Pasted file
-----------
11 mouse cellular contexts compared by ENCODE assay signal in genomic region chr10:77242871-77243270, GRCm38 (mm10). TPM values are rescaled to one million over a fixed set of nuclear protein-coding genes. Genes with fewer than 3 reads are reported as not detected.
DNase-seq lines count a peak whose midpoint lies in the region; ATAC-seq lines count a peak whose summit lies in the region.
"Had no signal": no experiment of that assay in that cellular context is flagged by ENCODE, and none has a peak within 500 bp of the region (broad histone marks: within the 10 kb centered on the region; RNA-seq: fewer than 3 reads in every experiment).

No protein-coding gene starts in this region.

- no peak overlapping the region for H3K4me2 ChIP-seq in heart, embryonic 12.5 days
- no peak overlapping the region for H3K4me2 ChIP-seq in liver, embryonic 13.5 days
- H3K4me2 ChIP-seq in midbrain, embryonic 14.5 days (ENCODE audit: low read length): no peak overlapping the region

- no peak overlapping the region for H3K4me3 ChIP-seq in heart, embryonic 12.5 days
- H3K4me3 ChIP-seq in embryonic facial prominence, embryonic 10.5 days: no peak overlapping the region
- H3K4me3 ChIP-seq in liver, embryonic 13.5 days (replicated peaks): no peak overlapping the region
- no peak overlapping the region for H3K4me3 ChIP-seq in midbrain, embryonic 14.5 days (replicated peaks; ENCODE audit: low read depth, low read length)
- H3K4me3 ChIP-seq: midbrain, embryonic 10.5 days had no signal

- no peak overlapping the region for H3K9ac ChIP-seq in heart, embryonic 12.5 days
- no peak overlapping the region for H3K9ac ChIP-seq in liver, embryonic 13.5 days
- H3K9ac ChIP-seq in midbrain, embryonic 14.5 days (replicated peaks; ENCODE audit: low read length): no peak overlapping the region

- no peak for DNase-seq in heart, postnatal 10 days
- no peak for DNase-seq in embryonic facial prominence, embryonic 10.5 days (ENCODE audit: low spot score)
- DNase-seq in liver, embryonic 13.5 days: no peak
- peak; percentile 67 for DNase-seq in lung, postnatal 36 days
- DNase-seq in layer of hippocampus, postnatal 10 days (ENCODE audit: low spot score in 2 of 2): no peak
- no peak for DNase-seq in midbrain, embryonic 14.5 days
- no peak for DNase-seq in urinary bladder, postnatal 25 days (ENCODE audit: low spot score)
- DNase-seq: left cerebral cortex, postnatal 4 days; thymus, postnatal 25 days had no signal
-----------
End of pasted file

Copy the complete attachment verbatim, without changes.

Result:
11 mouse cellular contexts compared by ENCODE assay signal in genomic region chr10:77242871-77243270, GRCm38 (mm10). TPM values are rescaled to one million over a fixed set of nuclear protein-coding genes. Genes with fewer than 3 reads are reported as not detected.
DNase-seq lines count a peak whose midpoint lies in the region; ATAC-seq lines count a peak whose summit lies in the region.
"Had no signal": no experiment of that assay in that cellular context is flagged by ENCODE, and none has a peak within 500 bp of the region (broad histone marks: within the 10 kb centered on the region; RNA-seq: fewer than 3 reads in every experiment).

No protein-coding gene starts in this region.

- no peak overlapping the region for H3K4me2 ChIP-seq in heart, embryonic 12.5 days
- no peak overlapping the region for H3K4me2 ChIP-seq in liver, embryonic 13.5 days
- H3K4me2 ChIP-seq in midbrain, embryonic 14.5 days (ENCODE audit: low read length): no peak overlapping the region

- no peak overlapping the region for H3K4me3 ChIP-seq in heart, embryonic 12.5 days
- H3K4me3 ChIP-seq in embryonic facial prominence, embryonic 10.5 days: no peak overlapping the region
- H3K4me3 ChIP-seq in liver, embryonic 13.5 days (replicated peaks): no peak overlapping the region
- no peak overlapping the region for H3K4me3 ChIP-seq in midbrain, embryonic 14.5 days (replicated peaks; ENCODE audit: low read depth, low read length)
- H3K4me3 ChIP-seq: midbrain, embryonic 10.5 days had no signal

- no peak overlapping the region for H3K9ac ChIP-seq in heart, embryonic 12.5 days
- no peak overlapping the region for H3K9ac ChIP-seq in liver, embryonic 13.5 days
- H3K9ac ChIP-seq in midbrain, embryonic 14.5 days (replicated peaks; ENCODE audit: low read length): no peak overlapping the region

- no peak for DNase-seq in heart, postnatal 10 days
- no peak for DNase-seq in embryonic facial prominence, embryonic 10.5 days (ENCODE audit: low spot score)
- DNase-seq in liver, embryonic 13.5 days: no peak
- peak; percentile 67 for DNase-seq in lung, postnatal 36 days
- DNase-seq in layer of hippocampus, postnatal 10 days (ENCODE audit: low spot score in 2 of 2): no peak
- no peak for DNase-seq in midbrain, embryonic 14.5 days
- no peak for DNase-seq in urinary bladder, postnatal 25 days (ENCODE audit: low spot score)
- DNase-seq: left cerebral cortex, postnatal 4 days; thymus, postnatal 25 days had no signal